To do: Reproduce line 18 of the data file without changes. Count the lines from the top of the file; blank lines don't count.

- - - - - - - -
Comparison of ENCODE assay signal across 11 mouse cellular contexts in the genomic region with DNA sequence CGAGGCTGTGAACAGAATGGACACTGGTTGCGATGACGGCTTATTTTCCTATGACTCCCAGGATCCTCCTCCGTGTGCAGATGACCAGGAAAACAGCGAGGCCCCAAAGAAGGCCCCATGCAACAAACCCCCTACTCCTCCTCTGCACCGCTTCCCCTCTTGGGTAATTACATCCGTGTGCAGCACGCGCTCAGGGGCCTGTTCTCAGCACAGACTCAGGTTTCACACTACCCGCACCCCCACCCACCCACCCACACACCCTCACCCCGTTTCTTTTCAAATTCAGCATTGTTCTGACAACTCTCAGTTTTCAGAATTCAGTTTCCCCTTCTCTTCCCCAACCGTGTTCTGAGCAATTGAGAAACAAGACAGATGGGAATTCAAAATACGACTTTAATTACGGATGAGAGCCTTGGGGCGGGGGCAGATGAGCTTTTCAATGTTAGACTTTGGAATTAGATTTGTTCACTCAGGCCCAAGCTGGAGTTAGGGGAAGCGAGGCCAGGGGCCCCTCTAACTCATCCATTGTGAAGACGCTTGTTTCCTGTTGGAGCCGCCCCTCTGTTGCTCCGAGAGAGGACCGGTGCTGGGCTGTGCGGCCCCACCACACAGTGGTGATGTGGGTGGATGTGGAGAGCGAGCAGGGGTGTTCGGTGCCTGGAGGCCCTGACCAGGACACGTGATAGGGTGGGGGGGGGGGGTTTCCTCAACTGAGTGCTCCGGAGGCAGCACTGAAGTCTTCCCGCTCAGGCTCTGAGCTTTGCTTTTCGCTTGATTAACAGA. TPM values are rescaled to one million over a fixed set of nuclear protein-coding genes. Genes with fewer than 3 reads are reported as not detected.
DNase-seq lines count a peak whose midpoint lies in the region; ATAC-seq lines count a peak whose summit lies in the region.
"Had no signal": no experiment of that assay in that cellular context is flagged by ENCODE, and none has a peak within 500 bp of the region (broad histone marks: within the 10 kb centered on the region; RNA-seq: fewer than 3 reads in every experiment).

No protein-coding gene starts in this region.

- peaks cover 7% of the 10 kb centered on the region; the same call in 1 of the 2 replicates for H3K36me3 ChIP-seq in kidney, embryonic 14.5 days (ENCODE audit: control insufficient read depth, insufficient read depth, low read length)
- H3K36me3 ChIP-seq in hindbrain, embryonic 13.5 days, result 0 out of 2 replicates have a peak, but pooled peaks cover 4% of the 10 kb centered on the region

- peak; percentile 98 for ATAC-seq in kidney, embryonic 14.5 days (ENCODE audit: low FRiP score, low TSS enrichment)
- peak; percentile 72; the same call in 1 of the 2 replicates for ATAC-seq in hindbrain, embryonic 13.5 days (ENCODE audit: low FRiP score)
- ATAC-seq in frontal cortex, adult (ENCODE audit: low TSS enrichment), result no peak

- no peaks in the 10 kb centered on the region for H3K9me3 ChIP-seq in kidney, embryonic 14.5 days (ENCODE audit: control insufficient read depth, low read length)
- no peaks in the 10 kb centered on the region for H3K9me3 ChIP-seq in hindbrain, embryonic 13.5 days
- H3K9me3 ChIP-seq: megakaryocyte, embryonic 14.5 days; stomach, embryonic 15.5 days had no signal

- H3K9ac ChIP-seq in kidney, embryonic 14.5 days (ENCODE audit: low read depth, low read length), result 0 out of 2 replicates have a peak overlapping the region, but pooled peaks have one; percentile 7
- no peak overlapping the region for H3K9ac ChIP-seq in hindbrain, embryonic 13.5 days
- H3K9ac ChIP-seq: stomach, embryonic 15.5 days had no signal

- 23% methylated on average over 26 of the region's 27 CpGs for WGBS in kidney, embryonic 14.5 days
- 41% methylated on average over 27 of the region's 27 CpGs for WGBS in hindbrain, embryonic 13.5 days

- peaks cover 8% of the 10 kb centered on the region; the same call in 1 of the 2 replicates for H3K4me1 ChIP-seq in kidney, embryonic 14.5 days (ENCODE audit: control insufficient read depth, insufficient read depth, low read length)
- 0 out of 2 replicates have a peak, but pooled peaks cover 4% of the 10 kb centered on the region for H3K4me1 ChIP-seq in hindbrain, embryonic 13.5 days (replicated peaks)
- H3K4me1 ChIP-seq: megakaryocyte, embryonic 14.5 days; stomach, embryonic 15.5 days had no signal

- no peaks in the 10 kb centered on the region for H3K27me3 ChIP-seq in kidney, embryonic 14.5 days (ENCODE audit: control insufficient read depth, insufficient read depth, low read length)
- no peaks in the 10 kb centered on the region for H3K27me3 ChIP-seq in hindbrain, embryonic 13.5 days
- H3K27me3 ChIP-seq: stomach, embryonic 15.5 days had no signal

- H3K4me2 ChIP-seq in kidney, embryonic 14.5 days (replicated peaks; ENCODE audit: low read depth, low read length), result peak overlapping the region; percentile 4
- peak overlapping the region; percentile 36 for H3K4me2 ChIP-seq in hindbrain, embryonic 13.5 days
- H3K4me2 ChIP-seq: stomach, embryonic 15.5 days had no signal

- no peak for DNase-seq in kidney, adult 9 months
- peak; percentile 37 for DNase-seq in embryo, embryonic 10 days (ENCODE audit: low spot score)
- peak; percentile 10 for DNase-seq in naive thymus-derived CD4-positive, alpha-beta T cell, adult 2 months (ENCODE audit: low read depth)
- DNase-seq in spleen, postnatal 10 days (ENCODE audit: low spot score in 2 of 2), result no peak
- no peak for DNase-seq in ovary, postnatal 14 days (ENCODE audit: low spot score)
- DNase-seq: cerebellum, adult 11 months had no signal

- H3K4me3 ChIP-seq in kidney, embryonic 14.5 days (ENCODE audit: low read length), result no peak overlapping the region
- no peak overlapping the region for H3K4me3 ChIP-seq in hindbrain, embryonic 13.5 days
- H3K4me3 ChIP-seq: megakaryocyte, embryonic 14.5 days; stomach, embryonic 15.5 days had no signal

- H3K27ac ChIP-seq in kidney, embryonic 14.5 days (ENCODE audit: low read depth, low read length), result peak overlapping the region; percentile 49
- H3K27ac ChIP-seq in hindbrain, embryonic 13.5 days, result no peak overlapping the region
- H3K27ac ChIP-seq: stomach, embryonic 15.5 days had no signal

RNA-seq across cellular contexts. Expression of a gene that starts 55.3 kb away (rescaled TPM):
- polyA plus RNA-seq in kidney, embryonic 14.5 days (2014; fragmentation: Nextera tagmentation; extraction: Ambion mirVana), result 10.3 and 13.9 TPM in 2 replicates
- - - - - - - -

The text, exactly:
- peaks cover 8% of the 10 kb centered on the region; the same call in 1 of the 2 replicates for H3K4me1 ChIP-seq in kidney, embryonic 14.5 days (ENCODE audit: control insufficient read depth, insufficient read depth, low read length)